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Healthy Bytes: Sugar-free?

sugar

Dieting is bad, no duh. Carb-counting and strict food plans tend to end in fatigue, tears and ice-cream, and are not a way to ‘become more healthy’. That said, there’s been a new trend recently to go sugar-free. Not to lose weight, but to improve health and wellbeing. You can find the science of the debate here.

This week I spoke to Shannon McKeogh, who works in communication/marketing at RMIT and ‘broke up with sugar six months ago’.

1. How long have you been sugar-free? What made you decide to do it?
Sugar and I broke up about six months ago. I’m not sure if we’ll get back together again. Years ago I read someone that sugar was evil and giving it up would be awesome for your skin. And the vain part of me thought, ‘wow awesome skin would be awesome.’ But being a chocoholic I quickly dumped the idea of having airbrushed skin for the love of eating blocks of chocolate.
I started thinking about giving up sugar again seriously because of a good friend I lived with became vegan. I was doing a lot of vegan cooking and it made me think about my food and health differently. I came across another Sugar Be Evil article and thought, ‘heck, why not give it a go?’ Airbrushed skin wasn’t the prime reason any more. Since about the age of 17 I have had pretty bad digestion problems which can cause cramping that could last for days. I was spending about $30 a month on natural digestion medicines. Being sugar-free isn’t a miracle cure but I very rarely have stomach pain and I don’t need the drugs anymore.
I got my hands on a copy of David Gillespe’s Sweet Poison which I read in a single day. It scared the crap out of me which was probably the biggest motivation in going cold turkey.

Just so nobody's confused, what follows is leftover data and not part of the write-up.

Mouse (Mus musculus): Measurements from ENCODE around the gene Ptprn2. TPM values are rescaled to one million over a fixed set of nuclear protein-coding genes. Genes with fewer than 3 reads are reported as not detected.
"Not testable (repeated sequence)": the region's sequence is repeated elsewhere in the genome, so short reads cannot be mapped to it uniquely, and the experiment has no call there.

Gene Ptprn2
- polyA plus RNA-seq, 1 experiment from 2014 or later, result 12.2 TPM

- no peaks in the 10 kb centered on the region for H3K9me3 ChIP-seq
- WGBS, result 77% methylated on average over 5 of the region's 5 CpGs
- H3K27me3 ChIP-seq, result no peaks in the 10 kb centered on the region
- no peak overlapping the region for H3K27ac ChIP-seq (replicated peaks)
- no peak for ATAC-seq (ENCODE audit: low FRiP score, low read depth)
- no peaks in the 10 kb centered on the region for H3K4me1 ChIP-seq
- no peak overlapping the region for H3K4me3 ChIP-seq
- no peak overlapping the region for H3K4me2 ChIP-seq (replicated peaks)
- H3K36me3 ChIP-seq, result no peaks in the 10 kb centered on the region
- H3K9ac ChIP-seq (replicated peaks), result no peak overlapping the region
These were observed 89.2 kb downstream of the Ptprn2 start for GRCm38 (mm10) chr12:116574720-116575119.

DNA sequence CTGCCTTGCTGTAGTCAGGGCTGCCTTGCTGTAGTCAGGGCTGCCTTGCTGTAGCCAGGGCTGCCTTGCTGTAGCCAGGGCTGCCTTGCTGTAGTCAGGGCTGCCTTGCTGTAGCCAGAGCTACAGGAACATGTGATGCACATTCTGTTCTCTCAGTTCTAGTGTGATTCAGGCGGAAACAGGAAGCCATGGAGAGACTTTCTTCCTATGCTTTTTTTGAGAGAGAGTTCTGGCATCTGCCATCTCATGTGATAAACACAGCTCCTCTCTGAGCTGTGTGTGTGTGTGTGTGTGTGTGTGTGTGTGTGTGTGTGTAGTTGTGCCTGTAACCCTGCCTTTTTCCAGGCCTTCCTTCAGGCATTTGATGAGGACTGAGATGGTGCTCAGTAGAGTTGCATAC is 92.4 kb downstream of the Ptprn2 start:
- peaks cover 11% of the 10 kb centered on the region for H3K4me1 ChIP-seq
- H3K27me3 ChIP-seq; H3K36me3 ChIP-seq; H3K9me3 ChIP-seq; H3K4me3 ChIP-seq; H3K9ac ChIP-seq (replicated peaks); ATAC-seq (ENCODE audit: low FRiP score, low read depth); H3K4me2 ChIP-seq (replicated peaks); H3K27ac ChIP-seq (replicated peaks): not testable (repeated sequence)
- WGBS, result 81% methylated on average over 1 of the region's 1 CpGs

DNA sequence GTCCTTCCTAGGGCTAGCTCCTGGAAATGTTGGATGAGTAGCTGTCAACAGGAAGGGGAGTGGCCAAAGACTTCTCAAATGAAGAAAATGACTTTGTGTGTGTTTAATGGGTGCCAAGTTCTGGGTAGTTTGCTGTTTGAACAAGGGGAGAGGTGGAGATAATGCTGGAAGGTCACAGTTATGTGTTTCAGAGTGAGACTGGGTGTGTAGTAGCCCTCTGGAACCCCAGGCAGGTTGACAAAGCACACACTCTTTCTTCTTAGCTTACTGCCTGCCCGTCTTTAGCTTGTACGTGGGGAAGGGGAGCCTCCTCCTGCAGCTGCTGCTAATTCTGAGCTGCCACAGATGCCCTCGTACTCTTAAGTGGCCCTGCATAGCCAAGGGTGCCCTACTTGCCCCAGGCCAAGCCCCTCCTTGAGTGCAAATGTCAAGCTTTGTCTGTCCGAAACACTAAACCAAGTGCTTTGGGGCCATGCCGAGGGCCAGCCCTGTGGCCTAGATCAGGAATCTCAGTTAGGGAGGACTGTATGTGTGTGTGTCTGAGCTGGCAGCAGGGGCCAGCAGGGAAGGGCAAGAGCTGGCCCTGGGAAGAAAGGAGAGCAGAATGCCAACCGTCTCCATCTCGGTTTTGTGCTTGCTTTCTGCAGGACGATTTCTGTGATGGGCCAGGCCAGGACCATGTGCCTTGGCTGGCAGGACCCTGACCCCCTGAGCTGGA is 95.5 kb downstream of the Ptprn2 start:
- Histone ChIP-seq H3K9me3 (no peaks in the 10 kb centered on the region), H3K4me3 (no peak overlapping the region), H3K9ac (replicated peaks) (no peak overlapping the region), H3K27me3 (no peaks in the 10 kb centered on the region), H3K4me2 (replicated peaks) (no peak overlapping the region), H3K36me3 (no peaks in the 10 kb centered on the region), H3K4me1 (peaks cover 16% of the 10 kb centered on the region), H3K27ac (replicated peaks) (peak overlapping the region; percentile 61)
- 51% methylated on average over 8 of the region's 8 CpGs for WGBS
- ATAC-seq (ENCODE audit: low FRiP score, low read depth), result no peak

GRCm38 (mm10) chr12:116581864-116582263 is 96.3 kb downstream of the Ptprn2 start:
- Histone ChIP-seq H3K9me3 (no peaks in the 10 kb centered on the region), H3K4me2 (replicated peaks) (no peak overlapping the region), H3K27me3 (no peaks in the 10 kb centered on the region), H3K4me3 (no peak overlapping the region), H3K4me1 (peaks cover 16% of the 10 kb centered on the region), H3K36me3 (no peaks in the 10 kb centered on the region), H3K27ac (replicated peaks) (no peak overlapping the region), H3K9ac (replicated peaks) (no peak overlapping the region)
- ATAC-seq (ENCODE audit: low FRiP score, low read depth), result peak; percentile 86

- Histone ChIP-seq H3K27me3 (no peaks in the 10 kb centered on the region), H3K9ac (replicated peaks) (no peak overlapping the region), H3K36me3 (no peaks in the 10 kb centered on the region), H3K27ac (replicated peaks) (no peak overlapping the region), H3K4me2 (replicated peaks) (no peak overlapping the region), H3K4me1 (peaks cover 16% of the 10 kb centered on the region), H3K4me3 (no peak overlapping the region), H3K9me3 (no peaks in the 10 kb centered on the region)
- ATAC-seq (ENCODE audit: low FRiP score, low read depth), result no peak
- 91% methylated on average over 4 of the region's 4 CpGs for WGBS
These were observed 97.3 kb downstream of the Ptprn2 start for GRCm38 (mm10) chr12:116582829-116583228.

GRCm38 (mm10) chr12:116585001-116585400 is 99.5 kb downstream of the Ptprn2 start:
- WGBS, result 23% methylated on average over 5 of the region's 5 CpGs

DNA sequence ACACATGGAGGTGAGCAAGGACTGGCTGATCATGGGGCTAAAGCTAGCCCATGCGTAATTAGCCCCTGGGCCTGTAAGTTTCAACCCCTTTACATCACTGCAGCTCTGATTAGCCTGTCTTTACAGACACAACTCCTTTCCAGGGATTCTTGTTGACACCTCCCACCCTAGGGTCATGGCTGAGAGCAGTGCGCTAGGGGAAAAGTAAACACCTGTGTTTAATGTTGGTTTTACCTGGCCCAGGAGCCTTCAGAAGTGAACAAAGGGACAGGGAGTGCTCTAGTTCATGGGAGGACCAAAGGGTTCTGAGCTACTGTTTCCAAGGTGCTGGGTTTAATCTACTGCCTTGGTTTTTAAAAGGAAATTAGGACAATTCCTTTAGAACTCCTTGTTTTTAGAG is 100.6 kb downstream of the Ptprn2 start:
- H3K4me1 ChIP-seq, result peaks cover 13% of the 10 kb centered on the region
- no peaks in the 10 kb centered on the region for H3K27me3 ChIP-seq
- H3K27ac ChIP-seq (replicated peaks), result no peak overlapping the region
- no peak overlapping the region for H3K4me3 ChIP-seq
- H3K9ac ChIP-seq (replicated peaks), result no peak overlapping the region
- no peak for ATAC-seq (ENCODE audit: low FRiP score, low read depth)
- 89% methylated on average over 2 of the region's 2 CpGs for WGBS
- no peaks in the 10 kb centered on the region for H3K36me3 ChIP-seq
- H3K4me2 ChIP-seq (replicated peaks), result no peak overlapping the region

2. How is sugar-free different to dieting?
A lot of people do give up sugar for dieting purposes and I think it’s a great thing to give up because sugar just makes you hungry all the time. David Gillespe calls it a ‘lifestyle choice’ rather than a diet which makes me laugh because it sounds pretty wanky. But yeah, it’s a lifestyle choice. A health choice. Diets are something you do for a couple of months and then you stop because you reach your goal weight. This is different, it’s about thinking about food differently and after a few months it just because habits to avoid certain foods anyways.

3. Has it been easy? What did you have to bid farewell to?
Not really. It’s more a psychological thing rather than anything else. I was recently working as a waitress and serving people these delicious pieces of cheesecake and I really, really wanted like five of them. Topped with ice-cream and whipped cream and more strawberries please. Not because I was hungry, just because. I recognise it as an addiction now. I didn’t think I was addicted until the first few days off sugar where I felt awful, just really anxious and headache-y. Now I feel grand and my energy levels get me through the day without needing that sugar rush.
I’ve obviously laid off the obvious stuff: cakes, bickies, chocolate, jam. But other things which you wouldn’t think of like Asian sauces and most cereals – even cornflakes! My old favourite sweet chilli sauce being about 60% sugar. More than chocolate!
But I’m not completely sugar-free. I eat a bit of fruit, but not heaps and I still eat sugary things in a small quanty, if a friend offers me a small piece of chocolate it would be rude not to eat a piece wouldn’t it? I generally avoid food stuffs with a sugar content over 5% per 100grams.

4. How do you cook / eat out / have fun without sugar?
Eating out is easy, most foods are low in sugar anyways.
Cooking is easy, see above.